There are a number of benefits that you must pay your full-time employees according to federal law. You also need to take into account any state government requirements when you calculate payroll, plus any fringe benefits you may offer your employees. Fringe benefits examples can include retirement contributions or education assistance.
As an HR manager, you need to be aware of all the rules surrounding salary and fringe benefits. You also must have a solid understanding of payroll and how benefits are calculated in order to follow regulations correctly.
In this post, we are going to explore fringe benefits to help you with this. We will also discuss a few solutions to help you stay compliant and protect your business.
Fringe Benefits Definition
Federal law states that you must pay all your full-time employees certain benefits on top of their standard pay. This includes Medicare and social security, unemployment insurance, workers’ compensation insurance, and Family and Medical Leave Act (FMLA) protections (although workers’ compensation rates vary according to local or state laws). Most employers also offer a selection of salary and fringe benefits.
Fringe benefits are a form of compensation that supplement an employee’s standard rate of pay. They can be made in the form of property, services, cash, or cash equivalents. Common examples include retirement, medical, dental and vision insurance, premiums, training and tuition reimbursement, life insurance contributions, use of a company car, meal subsidization, housing allowance, educational assistance, vacation pay, meals and employee wellness plans.
An attractive benefits and compensation package can be a great way to attract and retain top talent. It can also be a great way to motivate and reward staff and encourage them to be more productive. However, you need to be clear about which benefits are taxable so that you calculate your payslips in accordance with the law. With a vast range of benefits to choose from, this can sometimes be confusing.
Fringe Benefits Examples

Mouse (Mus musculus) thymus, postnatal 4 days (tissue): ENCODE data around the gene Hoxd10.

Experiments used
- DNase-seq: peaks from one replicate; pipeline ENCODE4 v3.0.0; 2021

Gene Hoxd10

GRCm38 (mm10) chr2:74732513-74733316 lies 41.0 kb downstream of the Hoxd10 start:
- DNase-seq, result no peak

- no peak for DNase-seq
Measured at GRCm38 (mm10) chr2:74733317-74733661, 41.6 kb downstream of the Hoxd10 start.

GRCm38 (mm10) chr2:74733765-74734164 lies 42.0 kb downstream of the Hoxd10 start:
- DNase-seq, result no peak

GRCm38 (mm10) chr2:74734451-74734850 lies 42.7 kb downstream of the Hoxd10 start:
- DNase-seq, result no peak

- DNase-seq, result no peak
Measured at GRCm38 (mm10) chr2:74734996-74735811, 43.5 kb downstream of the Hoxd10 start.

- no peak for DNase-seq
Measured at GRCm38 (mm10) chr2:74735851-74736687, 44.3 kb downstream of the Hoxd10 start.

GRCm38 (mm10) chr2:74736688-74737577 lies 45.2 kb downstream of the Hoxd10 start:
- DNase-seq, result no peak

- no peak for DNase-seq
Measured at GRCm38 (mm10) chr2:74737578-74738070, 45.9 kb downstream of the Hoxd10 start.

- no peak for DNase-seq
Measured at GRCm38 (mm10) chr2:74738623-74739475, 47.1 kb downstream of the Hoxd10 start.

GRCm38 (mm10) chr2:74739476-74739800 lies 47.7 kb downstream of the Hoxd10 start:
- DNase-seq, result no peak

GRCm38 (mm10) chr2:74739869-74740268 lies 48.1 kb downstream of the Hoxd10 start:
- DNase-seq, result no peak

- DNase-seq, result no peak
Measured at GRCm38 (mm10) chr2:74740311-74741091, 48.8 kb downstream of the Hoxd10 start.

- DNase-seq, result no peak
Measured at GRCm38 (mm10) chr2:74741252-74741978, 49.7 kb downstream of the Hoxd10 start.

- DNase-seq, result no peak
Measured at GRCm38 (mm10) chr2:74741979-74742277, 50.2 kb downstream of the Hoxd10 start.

Generally speaking, salary and fringe benefits fall into three categories: legally required benefits, taxable benefits, and non-taxable benefits.
Here are some of the most common taxable fringe benefits examples. If you offer any of these perks, then you need to make sure you apply tax to any totals added to your employee payslips.
The first of the fringe benefits examples we are going to discuss is life insurance.
Many companies offer group term life insurance policies to their employees for free. With a group policy, if an employee dies, that lump sum benefit would go to the employee’s beneficiary. Sometimes the benefit can be paid as a pension, but it’s down to how the employer has set up the cover.
According to the IRS, life insurance premiums for a policy of more than $50,000 are classified as a fringe benefit and create a taxable income for the employee.
Retirement Plan Contributions
The next of the fringe benefits examples we are going to look at is retirement plan contributions.
Some employers match their employee 401(k) paycheck deferrals, whilst others make qualified contributions to retirement plans. These contributions can be pretax or after tax. An after-tax contribution is a deposit into a retirement account of money that has been taxed in the year in which it was paid into the account.
Another common fringe benefits example is education assistance.
In this case, employers usually offer tuition reimbursement for the completion of a college course or an advanced degree program. This fringe benefit also usually involves offering flexible schedules so that employees can balance their education with their work obligations. Some companies also offer educational assistance programs (such as scholarship grants) for strategic learning and development purposes.
The final fringe benefits example we are going to discuss is bonus compensation schemes.
This is a financial reward given to an employee in addition to their regular salary. You would usually offer an employee a bonus when they meet certain targets or at the end of the financial year. They can be a great motivational tool, especially for those employees working in sales. Employee bonus schemes are generally a positive strategy and can provide real motivation. They can also help employees identify with the company and align them with its operational objectives.